Even though I own both Adobe’s Lightroom and Apple’s Aperture, I use Lightroom because of the advanced development module, the ability to paint on different exposures, and non-destructive editing. I had very high hopes for Lightroom 3, which Adobe just released in beta, and am pleased to say that with one pretty significant exception, I’m very pleased.
It’s midweek and featured Mac products include iMacs starting at $999 from the Apple Store, a 50%-off offer for iPhone accessories and a new round of App Store freebies, including RatMazing, a game of skill where you guide your rat through a maze using only your gentle influence (and a roomful of electric shocks.)
For details on these and other bargains (such as A-Data’s 500 GB external USB 2.0 HD), check out CoM’s “Daily Deals” page after the jump.
Remember when Apple CEO Steve Jobs showed a photo of the low-cost Flip Video camcorder prior to announcing the iPod Nano would get a 640×480-pixel camera? No? Well, Flip Video does. Wednesday, the company released an updated version of its Mino HD camcorder with double the memory and a spiffier look.
The Mino HD will ship with 8GB of memory, up from the previous 4GB. The camcorder also includes a HDMI-out so it can be hooked-up to high-definition TVs. The device also gets a better screen (along with a size boost from 1.5-inches to 2-inches) for outdoor viewing, plus a brushed aluminum case.
When it comes to gadget-hungry teens, Steve Jobs makes Oprah look like some cable-access talking head. At least that’s the findings of a telephone survey of 1,000 12 to 17-year olds. Jobs was deemed the ‘most admired celebrity entrepreneur’ by 35 percent polled versus 25 percent for TV magnate Winfrey.
By comparison, skateboarding legend Tony Hawk received 16 percent of the votes and Facebook founder Mark Zuckerberg had 10 percent of the survey results.
Mid-week Mac deals come from the Apple Store, that is offering refurbished Mac Pro Xeon 2.93 GHz and 3.2 GHz workstations. Also on tap: more 8GB iPod nanos (the previous version), plus continued sales on iPod and iPhone case, including the ChiTek Metallic Slim Fit Case.
For details on these and more items (such as new App Store freebies), check out CoM’s “Daily Deals” page after the jump.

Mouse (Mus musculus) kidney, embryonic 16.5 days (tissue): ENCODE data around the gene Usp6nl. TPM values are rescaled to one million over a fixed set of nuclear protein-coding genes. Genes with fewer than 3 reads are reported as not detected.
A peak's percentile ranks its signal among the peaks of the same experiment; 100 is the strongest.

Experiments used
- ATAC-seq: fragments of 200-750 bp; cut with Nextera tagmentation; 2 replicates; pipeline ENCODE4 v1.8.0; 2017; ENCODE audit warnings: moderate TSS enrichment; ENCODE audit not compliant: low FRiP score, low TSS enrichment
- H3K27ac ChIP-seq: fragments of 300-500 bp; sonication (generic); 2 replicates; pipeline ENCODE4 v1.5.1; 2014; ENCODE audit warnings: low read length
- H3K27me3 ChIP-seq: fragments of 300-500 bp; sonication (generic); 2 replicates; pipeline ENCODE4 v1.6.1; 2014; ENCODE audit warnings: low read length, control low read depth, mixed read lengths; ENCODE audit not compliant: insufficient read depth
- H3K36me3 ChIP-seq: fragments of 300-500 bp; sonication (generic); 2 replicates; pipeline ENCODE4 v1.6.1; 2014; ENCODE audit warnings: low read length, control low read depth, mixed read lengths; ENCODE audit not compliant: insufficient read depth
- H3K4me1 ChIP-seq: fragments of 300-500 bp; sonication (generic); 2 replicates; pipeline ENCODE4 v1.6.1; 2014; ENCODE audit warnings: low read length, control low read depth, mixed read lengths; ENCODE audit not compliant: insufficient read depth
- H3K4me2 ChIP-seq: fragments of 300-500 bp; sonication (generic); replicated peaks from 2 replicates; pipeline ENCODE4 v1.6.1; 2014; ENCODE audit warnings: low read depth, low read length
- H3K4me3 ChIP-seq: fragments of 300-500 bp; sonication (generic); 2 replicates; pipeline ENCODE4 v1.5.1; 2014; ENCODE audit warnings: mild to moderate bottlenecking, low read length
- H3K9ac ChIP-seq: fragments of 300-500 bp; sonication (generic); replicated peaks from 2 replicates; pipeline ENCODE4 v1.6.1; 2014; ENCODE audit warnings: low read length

If you have a yen for MacBooks, we have two offers competing for attention. Both are 13-inch Core 2 machines. If you’re all set for hardware, Apple is pushing its Apps and iTunes wares. Finally, there are price cuts on cases – as much as 85 percent off.
For details on these and other items, check on CoM’s Daily Deals page.
When people talk about classic gaming, they usually rattle on about really simple, playable games that are challenging but that a five-year-old could conceivably master. Such people were clearly traumatised by text adventures (now referred to using the rather loftier term ‘interactive fiction’) and have therefore removed them from memory.
These games were primarily text-based, with you solving puzzles via verb-noun parsers. As time went on, adventures gradually became increasingly complex and elaborate, with Infocom arguably leading the genre to its height.
Sadly and perhaps predictably, text adventures eventually got a thorough kicking. In the words of Richard Harris: “Graphics came along and the computer-using portion of the human race forgot all about 500,000 years of language evolution and went straight back to the electronic equivalent of banging rocks together—the point ’n’ click game,” which, he argues, signalled the arrival of the post-literate society.
But via the magic of the internet, interactive fiction clings on, and apps for playing the Z-machine format are commonplace. Frotz is one of the best, and it now exists as a free iPod app. I interviewed its developer, Craig Smith, to find out what he thinks of interactive fiction and why he brought Frotz to Apple handhelds.
What it is: Developed by the creators of the excellent photo/slideshow sharing app 12 Seconds, which was among the first iPhone apps to support shared audiovisual messaging, 12mail is the first app to fully support streaming video messaging.
Why it’s cool: 12mail features full integration with Facebook and Twitter, allowing users to instantly populate the app with contact information for their friends on the the two most popular social media platforms in use today. The app breaks contacts into Everyone and Favorites groups, making it easy to find those in heaviest rotation, and has an option allowing public posts to a user’s Twitter page or Facebook wall.
Compiling videos stored on a user’s phone or recording new video is dead easy, and most brilliant of all, the app only uses the first 12 seconds of any video users choose, keeping messages small enough to send and receive painlessly even over a slow Edge connection. The app uses push notification and features the ability to annotate with text titles and geotags.
All video streams from servers at 12seconds.tv, which avoids use of limited storage on a user’s device and allows people without the app to receive and even initiate 12mail video messages of their own.